Dave: Sure. Yeah. Video is just this really fun, creative, important medium to me. I’m always just amazed by the way that a film or a video can just evoke emotion and provoke change and thought. And so, yeah, that’s always going to be important to me moving forward. Also, it’s just a lot of fun. You can be so creative with it. So, for example, when I was working on the Vimeography project, just getting that started, it was so cool to build galleries. So I would use Vimeo.com to have a channel, which is just a collection of videos. They have a collection called Staff Pics. So their staff would go through and choose their favorite films that are being uploaded to Vimeo. Not even films, but documentaries and what not. So when I was building the gallery plugin, I would use the Staff Pics as the source, as the where should this gallery pull videos from. And it automatically updates just constantly. So anytime a new video would be posted to Staff Pics, it would be thrown in front of me. And while I’m working, I see, “Oh. There’s this new video that’s available. Let’s watch it”. And it was such an awesome experience to be able to be exposed to all of the creativity while I was actually working on a product at the same time. So that was a lot of fun. Yeah. Video is extremely important to me. So the other interesting half of that question is, what about WordPress? So I just think Word Press, I am not a tech specific guy whatsoever. I think what it comes down to is what’s the right tool for the job. What do you know? What you know how to use? What do you think is going to be the easiest for your client to use? And it took a little while for me I think to figure that out. But I specifically use WordPress because, well it has the obvious business benefits because of how many people are actually using it. It’s what? Like a quarter of the web or whatever. So that’s hard to ignore.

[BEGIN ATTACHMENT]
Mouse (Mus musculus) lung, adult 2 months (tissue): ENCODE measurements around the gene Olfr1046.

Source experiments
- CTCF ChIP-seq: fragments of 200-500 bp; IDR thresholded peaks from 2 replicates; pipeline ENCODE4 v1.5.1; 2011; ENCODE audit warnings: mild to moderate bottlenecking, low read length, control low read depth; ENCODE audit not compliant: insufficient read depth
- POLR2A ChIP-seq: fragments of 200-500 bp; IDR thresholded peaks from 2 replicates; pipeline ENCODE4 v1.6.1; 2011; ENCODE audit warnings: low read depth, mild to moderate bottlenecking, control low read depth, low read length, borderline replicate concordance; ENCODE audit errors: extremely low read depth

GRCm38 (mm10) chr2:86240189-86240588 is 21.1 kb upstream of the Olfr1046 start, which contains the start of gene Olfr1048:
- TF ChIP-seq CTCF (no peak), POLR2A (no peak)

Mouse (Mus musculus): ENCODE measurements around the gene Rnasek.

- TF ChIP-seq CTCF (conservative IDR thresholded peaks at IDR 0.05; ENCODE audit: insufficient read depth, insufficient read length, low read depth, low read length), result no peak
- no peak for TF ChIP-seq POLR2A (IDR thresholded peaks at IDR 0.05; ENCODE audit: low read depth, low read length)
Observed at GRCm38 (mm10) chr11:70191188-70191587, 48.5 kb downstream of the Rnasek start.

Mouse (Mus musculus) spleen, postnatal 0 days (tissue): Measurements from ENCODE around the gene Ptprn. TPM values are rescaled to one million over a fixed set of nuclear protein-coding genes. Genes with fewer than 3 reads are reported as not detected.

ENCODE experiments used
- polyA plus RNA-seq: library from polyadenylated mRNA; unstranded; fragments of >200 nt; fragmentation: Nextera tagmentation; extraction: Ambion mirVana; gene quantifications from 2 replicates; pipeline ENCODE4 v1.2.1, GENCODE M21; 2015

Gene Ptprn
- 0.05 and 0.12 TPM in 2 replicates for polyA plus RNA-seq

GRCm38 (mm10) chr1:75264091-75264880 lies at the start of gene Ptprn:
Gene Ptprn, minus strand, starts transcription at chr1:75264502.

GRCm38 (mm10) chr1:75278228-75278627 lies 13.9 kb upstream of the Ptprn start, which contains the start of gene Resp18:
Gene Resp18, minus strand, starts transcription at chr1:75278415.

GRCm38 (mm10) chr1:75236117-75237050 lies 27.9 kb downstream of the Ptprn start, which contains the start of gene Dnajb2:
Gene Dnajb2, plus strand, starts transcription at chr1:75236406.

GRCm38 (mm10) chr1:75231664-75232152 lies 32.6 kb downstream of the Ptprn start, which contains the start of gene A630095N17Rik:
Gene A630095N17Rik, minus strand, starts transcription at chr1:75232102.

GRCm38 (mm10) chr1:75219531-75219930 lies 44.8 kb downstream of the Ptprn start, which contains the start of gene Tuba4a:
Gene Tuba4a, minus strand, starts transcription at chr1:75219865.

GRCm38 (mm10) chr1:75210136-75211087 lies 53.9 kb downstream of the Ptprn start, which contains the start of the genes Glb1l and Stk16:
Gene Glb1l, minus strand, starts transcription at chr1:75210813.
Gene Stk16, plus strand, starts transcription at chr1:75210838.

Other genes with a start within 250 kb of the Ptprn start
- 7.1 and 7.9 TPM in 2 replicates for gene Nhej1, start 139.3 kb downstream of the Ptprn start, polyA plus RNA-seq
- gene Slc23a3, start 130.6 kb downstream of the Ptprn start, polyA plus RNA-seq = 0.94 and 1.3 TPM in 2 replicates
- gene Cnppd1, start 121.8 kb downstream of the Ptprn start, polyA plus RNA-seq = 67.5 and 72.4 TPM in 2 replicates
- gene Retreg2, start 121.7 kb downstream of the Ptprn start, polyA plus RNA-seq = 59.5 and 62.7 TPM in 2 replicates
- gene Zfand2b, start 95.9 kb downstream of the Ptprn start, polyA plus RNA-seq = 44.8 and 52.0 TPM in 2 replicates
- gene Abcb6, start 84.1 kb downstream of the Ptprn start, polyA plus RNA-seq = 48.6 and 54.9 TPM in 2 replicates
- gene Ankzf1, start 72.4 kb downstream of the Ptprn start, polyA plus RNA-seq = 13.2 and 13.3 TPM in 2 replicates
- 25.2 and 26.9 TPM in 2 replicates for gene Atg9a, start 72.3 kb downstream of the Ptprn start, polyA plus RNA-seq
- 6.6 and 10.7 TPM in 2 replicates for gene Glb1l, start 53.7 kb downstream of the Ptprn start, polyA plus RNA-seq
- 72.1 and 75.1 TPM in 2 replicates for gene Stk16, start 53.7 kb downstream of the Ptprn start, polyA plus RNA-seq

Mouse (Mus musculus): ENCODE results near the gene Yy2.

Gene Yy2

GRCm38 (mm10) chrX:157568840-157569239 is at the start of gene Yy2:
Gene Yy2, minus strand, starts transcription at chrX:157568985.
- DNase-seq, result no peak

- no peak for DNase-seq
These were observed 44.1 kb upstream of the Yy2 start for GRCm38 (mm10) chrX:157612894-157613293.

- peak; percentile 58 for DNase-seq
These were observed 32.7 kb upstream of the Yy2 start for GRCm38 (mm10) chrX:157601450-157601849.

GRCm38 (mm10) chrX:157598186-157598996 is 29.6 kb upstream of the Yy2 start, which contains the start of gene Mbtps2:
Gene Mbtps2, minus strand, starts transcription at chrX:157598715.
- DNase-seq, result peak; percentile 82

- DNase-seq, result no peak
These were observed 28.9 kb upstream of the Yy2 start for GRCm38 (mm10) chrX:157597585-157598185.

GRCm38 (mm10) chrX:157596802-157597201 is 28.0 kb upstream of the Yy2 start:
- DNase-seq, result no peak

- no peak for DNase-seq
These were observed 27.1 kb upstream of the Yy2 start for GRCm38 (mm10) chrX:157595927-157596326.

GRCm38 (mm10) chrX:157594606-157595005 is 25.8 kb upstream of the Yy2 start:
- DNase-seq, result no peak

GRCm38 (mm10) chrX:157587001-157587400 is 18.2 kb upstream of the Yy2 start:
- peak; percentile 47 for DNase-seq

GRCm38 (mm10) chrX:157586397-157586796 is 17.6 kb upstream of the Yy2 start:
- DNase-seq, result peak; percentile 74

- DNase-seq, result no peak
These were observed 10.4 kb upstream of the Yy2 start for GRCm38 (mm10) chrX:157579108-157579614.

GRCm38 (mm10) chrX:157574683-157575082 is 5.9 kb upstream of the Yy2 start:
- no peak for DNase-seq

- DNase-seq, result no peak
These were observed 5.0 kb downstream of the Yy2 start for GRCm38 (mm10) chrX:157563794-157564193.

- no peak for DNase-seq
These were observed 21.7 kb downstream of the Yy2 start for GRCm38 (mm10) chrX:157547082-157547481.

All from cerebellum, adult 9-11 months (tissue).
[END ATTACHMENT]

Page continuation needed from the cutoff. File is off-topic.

It’s always had this really easy learning curve which made it easy for me to get involved in it and try to figure out how all this stuff worked. And yeah, I just think that I am taking advantage of the fact that it has just been a really natural process. So I think I’m going to continue to build on that moving forward. I have made some attempts at some Ruby on Rails projects and some Go stuff. And so again, it’s not really about the tech for me. It’s just what isn’t going to enable you to be able to move your project forward. And for right now that’s WordPress for me.